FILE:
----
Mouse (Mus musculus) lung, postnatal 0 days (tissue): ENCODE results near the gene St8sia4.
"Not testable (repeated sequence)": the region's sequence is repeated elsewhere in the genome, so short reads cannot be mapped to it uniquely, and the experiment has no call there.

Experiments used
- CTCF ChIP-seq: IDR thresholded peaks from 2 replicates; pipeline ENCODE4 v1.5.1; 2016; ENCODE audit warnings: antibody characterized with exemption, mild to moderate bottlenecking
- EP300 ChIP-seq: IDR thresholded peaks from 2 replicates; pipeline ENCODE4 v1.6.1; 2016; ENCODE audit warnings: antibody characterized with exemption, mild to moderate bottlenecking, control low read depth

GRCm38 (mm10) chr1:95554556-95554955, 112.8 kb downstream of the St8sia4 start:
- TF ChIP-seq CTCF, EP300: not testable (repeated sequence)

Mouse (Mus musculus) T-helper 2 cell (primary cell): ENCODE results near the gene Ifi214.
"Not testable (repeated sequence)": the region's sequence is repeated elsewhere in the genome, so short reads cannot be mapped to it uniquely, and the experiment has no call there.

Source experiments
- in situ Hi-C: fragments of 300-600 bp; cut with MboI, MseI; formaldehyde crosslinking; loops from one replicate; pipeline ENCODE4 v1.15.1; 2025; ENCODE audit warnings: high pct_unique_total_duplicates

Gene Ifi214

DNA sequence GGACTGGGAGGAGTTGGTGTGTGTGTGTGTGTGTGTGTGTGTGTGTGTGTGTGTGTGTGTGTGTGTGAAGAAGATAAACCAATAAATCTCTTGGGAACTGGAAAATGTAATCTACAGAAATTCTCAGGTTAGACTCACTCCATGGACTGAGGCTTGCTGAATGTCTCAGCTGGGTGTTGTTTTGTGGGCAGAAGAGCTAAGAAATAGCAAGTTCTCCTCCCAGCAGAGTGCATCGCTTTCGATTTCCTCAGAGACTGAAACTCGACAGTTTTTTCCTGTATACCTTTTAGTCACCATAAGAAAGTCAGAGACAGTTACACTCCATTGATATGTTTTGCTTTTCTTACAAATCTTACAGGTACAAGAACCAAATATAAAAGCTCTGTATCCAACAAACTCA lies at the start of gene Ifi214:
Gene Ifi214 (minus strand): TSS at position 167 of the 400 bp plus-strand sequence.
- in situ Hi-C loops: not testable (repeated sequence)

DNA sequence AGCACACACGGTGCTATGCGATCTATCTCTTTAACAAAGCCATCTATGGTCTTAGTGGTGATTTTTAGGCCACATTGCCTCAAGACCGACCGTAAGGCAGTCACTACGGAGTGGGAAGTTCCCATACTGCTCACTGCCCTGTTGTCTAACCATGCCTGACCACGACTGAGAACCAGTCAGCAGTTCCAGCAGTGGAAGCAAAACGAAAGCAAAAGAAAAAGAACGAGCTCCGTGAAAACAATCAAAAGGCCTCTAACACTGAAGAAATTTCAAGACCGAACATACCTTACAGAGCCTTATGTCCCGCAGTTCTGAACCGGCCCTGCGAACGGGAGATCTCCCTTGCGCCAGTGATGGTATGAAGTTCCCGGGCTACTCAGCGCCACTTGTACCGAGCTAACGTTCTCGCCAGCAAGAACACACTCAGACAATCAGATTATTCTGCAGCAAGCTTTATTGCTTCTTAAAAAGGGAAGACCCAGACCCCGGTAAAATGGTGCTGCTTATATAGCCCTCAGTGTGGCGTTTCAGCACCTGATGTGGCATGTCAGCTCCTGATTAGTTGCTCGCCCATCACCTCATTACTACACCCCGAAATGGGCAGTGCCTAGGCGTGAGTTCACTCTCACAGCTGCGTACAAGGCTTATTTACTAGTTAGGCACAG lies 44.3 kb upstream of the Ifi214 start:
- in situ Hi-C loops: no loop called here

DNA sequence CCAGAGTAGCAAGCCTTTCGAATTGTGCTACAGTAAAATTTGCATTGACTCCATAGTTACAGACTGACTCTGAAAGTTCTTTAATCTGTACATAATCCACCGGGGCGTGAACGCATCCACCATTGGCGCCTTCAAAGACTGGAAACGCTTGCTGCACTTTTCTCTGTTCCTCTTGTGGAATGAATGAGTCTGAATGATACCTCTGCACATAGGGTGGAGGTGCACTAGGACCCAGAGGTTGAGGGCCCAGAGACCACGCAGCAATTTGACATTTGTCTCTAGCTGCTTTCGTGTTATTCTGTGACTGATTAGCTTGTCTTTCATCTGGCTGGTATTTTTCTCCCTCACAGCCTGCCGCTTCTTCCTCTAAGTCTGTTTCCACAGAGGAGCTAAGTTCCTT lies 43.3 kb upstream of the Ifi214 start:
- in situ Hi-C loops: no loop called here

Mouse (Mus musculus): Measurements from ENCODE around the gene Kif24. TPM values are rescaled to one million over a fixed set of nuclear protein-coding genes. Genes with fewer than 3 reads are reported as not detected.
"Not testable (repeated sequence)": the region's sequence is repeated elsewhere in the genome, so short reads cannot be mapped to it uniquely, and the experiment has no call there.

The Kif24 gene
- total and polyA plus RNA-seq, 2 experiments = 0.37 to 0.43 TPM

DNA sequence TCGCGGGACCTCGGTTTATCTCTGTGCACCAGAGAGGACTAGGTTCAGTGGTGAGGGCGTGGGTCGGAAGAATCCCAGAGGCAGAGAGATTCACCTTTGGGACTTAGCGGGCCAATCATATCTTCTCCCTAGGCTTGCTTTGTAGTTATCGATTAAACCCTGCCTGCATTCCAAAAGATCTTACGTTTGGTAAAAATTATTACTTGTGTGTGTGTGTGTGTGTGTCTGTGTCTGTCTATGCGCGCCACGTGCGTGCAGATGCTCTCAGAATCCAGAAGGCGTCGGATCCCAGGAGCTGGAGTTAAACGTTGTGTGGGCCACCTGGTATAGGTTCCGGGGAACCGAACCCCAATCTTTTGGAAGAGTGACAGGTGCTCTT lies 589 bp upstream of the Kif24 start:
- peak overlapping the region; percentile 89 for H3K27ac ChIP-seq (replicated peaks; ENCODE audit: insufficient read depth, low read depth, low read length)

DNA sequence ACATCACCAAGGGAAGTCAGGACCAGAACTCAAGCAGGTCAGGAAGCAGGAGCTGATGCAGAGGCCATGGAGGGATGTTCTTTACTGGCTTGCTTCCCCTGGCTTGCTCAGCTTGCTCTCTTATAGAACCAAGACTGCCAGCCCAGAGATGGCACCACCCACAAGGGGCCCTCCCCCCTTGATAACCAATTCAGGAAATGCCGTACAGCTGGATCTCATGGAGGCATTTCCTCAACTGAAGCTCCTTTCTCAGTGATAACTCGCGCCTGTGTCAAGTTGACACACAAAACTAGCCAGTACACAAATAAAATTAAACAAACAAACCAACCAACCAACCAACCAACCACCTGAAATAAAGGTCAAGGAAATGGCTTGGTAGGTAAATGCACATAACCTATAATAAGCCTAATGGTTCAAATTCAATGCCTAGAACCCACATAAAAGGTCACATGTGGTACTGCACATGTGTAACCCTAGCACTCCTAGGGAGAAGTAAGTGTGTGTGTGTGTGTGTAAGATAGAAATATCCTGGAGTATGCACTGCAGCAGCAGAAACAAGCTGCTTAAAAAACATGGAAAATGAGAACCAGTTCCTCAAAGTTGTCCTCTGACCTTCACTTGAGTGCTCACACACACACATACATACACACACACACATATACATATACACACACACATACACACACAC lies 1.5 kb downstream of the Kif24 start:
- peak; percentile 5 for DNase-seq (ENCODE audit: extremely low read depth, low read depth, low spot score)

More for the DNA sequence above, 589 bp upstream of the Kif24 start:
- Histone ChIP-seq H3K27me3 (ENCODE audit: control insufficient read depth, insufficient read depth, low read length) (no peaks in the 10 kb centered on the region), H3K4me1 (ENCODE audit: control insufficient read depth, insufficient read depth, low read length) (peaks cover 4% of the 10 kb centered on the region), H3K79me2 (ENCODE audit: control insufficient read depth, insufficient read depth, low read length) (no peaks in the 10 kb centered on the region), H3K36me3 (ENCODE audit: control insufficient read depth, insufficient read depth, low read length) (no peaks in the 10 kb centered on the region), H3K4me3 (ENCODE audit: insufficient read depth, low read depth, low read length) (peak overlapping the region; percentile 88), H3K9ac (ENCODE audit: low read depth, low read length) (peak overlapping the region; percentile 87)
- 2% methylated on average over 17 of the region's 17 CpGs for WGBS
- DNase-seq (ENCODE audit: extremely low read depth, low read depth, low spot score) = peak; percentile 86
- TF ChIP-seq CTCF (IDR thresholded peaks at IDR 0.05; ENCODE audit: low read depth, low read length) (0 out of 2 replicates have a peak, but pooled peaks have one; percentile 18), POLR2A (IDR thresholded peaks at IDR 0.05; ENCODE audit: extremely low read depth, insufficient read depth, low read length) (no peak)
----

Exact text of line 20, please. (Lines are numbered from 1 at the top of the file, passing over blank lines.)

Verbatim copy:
Mouse (Mus musculus): Measurements from ENCODE around the gene Kif24. TPM values are rescaled to one million over a fixed set of nuclear protein-coding genes. Genes with fewer than 3 reads are reported as not detected.